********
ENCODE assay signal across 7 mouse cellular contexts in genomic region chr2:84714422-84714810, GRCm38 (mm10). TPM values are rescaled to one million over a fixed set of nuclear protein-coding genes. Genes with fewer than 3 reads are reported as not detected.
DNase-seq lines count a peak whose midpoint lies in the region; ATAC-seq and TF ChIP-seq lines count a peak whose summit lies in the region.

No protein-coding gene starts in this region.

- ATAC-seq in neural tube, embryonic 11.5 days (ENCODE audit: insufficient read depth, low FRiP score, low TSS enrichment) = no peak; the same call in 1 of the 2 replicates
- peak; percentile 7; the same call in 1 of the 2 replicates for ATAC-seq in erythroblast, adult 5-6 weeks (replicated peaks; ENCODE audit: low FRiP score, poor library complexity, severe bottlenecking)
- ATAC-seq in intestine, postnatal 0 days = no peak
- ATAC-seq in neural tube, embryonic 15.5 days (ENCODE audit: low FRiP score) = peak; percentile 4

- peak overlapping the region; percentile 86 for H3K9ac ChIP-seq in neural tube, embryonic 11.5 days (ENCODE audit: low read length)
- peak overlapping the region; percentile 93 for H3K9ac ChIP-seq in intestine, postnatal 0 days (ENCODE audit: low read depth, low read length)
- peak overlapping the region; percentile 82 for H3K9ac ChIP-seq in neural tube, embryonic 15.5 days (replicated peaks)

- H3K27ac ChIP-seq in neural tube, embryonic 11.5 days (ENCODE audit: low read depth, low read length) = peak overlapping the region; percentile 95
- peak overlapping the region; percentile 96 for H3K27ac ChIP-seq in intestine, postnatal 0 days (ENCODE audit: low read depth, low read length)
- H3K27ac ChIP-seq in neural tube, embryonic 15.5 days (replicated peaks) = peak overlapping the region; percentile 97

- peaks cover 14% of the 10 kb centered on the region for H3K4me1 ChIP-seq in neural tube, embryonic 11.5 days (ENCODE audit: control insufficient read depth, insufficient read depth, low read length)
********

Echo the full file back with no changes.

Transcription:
ENCODE assay signal across 7 mouse cellular contexts in genomic region chr2:84714422-84714810, GRCm38 (mm10). TPM values are rescaled to one million over a fixed set of nuclear protein-coding genes. Genes with fewer than 3 reads are reported as not detected.
DNase-seq lines count a peak whose midpoint lies in the region; ATAC-seq and TF ChIP-seq lines count a peak whose summit lies in the region.

No protein-coding gene starts in this region.

- ATAC-seq in neural tube, embryonic 11.5 days (ENCODE audit: insufficient read depth, low FRiP score, low TSS enrichment) = no peak; the same call in 1 of the 2 replicates
- peak; percentile 7; the same call in 1 of the 2 replicates for ATAC-seq in erythroblast, adult 5-6 weeks (replicated peaks; ENCODE audit: low FRiP score, poor library complexity, severe bottlenecking)
- ATAC-seq in intestine, postnatal 0 days = no peak
- ATAC-seq in neural tube, embryonic 15.5 days (ENCODE audit: low FRiP score) = peak; percentile 4

- peak overlapping the region; percentile 86 for H3K9ac ChIP-seq in neural tube, embryonic 11.5 days (ENCODE audit: low read length)
- peak overlapping the region; percentile 93 for H3K9ac ChIP-seq in intestine, postnatal 0 days (ENCODE audit: low read depth, low read length)
- peak overlapping the region; percentile 82 for H3K9ac ChIP-seq in neural tube, embryonic 15.5 days (replicated peaks)

- H3K27ac ChIP-seq in neural tube, embryonic 11.5 days (ENCODE audit: low read depth, low read length) = peak overlapping the region; percentile 95
- peak overlapping the region; percentile 96 for H3K27ac ChIP-seq in intestine, postnatal 0 days (ENCODE audit: low read depth, low read length)
- H3K27ac ChIP-seq in neural tube, embryonic 15.5 days (replicated peaks) = peak overlapping the region; percentile 97

- peaks cover 14% of the 10 kb centered on the region for H3K4me1 ChIP-seq in neural tube, embryonic 11.5 days (ENCODE audit: control insufficient read depth, insufficient read depth, low read length)